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The Yoga Blog

YAP Interviews: Avani Yoga Academy

Have you ever wondered how Teacher Training Courses can be different from one another?

We interviewed Debbie from Avani Yoga Academy (Trainer) to find out more about what makes their Yoga Teacher Training Course unique.

You say that you encourage people that honour a traditional and authentic yoga teaching to come together as a supportive community. 

What do you mean by this and are the traditional teachings of yoga core to your own teacher training?

The traditional teachings of Yoga are very much core to my teacher training.  The whole course is based around the eight limbs of Yoga, starting at the very beginning with the Yamas and Niyamas.  We study these even before we delve into any asana, sequencing or anatomy lessons... Each student is encouraged to explore, consider and embody each of the 10 Y&A’s as part of their teacher training - they get to take one home with them each month to integrate into their daily lives and yoga study.  I have found this to be a profoundly life-changing practice and have had similar feedback from students on the course.  My teacher training course is about living Yoga not just learning about it … The word Yoga is often described as to yoke or unite - once this is understood then quite naturally a sense of unity forms within the course itself and the participants grow into a Sangha or Tribe and are able to support each other on their individual journeys.  I feel so blessed to be able to witness this natural sense of unity that people have when coming to gather in truth and yoga …

Do you believe that spiritual practices are necessary as part of a life of teaching yoga?

Most definitely YES!  Spiritual practices enable us to discover the essence of our being and the deepest values and meanings by which we live … They, like the Yamas and Niyamas, are the very bedrock that our teaching rests on.  Without them we are at the mercy of social media, and what everyone else seems to be doing so well which may lead to feelings of not being or doing enough… Developing a dedicated spiritual practice allows us to see this as Maya and keeps us connecting to our essential nature and true dharma.  From this place, we teach from our deepest values rather than the latest trend - and so keep yoga an authentic and enriching experience for ourselves and our students.

What asana and spiritual practices do you follow?

I love to move and feel myself being moved.  I simply play on my mat with no formal approach, letting each posture flow into the next - letting it be fluid, but also resting and maintaining a posture when I feel drawn.  For me this develops the art of “listening” - to my body, my breath and any feelings that may arise - it keeps my perfectly balanced between the outer and inner world. I also love turning my Mala - it travels wherever I go - Japa is one of the loves of my life ;)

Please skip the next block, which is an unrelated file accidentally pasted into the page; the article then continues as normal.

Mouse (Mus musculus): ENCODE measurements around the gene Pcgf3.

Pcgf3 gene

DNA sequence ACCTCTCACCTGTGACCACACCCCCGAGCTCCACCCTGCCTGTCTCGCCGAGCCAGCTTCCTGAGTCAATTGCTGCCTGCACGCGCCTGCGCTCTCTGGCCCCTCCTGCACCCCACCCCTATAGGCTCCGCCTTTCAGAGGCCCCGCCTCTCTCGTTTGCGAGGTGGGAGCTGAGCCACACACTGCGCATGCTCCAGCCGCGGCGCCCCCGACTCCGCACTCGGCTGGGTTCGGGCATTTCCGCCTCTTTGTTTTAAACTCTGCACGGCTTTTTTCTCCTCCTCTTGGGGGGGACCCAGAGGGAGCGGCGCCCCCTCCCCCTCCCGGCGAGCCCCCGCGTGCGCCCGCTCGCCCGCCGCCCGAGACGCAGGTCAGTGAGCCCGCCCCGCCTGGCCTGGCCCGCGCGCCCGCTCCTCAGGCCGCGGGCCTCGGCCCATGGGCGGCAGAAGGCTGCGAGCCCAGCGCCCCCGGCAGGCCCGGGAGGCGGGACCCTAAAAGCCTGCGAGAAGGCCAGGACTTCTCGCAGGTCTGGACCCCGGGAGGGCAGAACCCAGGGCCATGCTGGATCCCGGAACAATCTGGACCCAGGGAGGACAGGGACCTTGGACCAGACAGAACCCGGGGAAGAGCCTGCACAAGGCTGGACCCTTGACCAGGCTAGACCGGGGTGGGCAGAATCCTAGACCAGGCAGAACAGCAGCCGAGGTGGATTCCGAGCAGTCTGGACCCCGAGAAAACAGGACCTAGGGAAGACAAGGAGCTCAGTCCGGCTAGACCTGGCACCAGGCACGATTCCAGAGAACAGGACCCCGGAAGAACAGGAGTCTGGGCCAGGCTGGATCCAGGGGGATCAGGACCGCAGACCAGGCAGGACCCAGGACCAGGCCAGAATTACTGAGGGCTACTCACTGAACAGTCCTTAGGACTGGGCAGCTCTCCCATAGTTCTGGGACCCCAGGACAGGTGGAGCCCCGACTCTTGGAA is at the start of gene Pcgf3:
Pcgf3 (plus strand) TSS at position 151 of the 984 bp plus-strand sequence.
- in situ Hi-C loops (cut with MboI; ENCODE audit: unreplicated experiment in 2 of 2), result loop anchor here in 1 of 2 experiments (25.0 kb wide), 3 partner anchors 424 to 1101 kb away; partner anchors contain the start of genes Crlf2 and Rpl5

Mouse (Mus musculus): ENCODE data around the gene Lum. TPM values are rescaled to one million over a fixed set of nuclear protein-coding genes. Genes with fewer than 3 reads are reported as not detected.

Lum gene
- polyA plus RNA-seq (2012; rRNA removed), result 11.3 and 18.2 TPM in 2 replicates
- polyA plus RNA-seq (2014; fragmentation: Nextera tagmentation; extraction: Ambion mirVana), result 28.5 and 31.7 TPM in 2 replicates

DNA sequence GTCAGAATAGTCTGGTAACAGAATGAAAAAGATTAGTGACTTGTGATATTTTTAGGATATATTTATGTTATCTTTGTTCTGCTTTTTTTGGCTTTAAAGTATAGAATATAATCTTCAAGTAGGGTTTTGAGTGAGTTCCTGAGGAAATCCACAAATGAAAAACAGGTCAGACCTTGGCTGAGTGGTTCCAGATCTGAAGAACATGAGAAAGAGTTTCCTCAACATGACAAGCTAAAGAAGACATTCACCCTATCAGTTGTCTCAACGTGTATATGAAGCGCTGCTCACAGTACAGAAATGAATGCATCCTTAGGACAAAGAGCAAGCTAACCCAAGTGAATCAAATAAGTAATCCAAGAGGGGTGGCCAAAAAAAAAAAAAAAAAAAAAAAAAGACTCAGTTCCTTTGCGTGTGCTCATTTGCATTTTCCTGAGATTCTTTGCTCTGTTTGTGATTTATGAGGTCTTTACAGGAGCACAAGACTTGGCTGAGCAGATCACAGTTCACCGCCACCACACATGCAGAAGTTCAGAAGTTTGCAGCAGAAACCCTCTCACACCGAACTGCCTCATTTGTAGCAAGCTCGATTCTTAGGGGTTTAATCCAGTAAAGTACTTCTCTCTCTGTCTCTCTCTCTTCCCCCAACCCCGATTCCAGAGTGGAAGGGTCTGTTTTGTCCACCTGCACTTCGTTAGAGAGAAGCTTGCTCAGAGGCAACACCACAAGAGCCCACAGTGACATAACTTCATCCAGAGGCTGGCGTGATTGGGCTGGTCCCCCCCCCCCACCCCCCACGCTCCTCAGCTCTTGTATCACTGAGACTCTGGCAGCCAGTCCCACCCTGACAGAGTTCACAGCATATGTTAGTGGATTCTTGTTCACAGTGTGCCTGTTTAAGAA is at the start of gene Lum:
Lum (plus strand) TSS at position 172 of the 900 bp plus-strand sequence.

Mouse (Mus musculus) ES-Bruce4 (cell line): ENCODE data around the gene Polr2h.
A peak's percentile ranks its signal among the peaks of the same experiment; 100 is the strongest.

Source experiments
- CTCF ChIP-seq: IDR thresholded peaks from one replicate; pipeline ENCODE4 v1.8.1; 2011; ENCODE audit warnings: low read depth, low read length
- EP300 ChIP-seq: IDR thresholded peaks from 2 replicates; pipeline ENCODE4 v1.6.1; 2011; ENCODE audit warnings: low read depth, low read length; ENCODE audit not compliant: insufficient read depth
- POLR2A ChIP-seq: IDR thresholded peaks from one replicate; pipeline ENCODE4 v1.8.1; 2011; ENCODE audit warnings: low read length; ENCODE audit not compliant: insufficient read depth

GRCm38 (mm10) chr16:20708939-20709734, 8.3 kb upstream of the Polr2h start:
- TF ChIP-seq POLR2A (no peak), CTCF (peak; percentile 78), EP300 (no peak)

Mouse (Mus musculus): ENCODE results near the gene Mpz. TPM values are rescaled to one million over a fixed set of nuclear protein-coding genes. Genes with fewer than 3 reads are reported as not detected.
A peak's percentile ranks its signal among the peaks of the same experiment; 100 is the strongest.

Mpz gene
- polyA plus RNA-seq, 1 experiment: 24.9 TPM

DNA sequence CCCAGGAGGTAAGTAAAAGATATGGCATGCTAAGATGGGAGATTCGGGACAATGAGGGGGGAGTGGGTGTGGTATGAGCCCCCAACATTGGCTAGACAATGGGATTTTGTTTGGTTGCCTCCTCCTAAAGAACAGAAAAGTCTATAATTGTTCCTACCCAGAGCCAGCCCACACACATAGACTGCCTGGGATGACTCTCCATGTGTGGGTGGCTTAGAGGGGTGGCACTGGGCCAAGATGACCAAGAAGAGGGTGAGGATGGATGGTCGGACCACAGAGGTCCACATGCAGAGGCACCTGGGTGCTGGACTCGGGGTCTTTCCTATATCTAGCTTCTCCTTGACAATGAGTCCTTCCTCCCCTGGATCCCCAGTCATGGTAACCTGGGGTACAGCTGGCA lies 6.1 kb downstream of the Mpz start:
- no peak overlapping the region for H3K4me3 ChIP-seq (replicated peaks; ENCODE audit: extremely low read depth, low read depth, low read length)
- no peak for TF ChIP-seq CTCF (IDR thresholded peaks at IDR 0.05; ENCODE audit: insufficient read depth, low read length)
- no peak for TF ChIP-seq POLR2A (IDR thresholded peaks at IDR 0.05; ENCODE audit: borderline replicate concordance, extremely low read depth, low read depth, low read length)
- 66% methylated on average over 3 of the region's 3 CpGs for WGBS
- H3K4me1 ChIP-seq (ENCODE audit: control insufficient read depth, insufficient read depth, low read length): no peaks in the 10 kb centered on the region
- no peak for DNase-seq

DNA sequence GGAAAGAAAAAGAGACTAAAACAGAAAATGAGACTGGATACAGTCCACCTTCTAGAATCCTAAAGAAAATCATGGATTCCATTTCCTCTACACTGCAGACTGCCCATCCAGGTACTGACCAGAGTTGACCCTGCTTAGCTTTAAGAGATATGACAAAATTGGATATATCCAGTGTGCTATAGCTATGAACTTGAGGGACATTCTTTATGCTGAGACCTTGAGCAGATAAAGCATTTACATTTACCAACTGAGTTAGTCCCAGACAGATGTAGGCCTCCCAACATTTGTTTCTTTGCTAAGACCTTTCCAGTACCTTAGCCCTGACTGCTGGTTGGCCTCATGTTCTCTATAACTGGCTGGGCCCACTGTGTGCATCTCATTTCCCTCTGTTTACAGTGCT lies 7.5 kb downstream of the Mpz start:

As is playing my harmonium, chanting and morning pujas ...

You have developed an online community for yoga teachers. 
Can you tell us some more about this?

As part of my teacher training course, I offer an online portal full of handouts, audios and videos - students that have been part of the course have lifetime access to this.  Over the years of offering this course, the feedback I've had is that students often feel at a loss when the course is over. TBH its where the learning really begins in terms of teaching …

So my vision is to support newly fledged teachers as well as offering experienced teacher inspiration with monthly class plans, online courses, ebooks and a teachers portal full of detailed information on Yoga philosophy, Asana, Anatomy, Pranayama and Meditation

I would also like to encourage teachers to share blog posts, asana practices and meditation/yoga nidra practices through my free content page as I feel it is important to build community amongst teachers supporting each other through sharing ...

How long is your course and what kind of teachers do you produce at the end of the course?

The course is over 12 months starting in January with a week-long immersion retreat which gives us a chance to lay a strong foundation in terms of personal practice, bonding and to explore the Yamas and Niyamas.

It continues with 8 monthly weekend meetups from February to November with a pause in July and August for reflection and specific teaching assignments

The course closes with a graduation retreat/celebration in December where we explore next steps …

My only wish in sharing this course is to inspire authentic and heartfelt yoga teachers to find their own voice whilst paying deep respect to the origins of yoga - and supporting those teachers to continue to share yoga and inspire change in the world …

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